VA: You’re keeping it going, there’s still a live music scene out there?

BR: Oh ya, for sure, it’s a good one and with the new places opening, the Elm and couple others, it’s a good stop-over point for bands, Montana in general, Bozeman or Missoula both have great music scene’s going. It’s a long drive to get from one side of Montana to wherever you’re headed.

VA: That’s the hard part about getting up there in the first place, it’s not on the way to anywhere so you kind of have to make your way there. For us, it’s kind of a once a year stop-over. Being on the East Coast everything is just a couple of hours from each other, you can hit twenty-five shows from Portland, ME to Washington DC you can easily do twenty-five shows and you’re covering the same distance as getting across Montana, it’s frickin’ insane! It’s awesome, we love it up there, so we’ll keep coming! We’re looking forward to being there, we love the Wilma.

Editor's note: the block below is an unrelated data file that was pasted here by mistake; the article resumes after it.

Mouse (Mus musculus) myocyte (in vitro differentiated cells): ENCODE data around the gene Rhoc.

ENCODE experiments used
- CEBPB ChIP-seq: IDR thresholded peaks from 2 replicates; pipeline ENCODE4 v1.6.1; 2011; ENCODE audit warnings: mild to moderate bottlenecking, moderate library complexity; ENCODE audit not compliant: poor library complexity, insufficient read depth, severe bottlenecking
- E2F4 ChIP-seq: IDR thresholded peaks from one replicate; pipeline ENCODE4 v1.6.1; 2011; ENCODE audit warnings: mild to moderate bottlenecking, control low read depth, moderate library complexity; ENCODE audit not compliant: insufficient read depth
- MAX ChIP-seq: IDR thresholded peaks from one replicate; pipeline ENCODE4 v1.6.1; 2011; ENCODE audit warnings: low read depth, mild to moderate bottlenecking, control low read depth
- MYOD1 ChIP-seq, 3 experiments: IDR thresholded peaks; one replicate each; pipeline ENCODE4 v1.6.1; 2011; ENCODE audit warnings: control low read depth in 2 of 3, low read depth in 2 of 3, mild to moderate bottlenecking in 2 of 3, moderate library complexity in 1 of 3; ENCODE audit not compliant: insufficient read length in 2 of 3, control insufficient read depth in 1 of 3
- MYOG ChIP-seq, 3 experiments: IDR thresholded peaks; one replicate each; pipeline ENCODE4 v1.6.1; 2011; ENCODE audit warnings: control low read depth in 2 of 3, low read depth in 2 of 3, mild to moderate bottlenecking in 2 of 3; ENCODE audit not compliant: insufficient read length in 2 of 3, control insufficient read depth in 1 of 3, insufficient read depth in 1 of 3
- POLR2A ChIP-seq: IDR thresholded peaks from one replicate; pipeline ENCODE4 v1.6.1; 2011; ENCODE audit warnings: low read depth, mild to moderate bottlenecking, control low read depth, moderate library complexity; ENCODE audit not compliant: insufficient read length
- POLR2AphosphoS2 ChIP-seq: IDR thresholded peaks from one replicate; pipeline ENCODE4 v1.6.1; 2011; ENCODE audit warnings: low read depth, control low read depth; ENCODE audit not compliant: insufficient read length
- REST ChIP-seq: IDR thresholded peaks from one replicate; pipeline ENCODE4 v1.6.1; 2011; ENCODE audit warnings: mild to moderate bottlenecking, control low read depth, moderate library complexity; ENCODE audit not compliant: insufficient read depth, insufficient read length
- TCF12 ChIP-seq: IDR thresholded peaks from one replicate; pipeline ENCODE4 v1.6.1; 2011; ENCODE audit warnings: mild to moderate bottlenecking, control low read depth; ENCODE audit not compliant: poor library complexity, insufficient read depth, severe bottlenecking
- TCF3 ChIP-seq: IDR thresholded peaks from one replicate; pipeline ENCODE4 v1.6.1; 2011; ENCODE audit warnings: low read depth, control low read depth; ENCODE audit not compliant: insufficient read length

Photos courtesy of PAUL CITONE.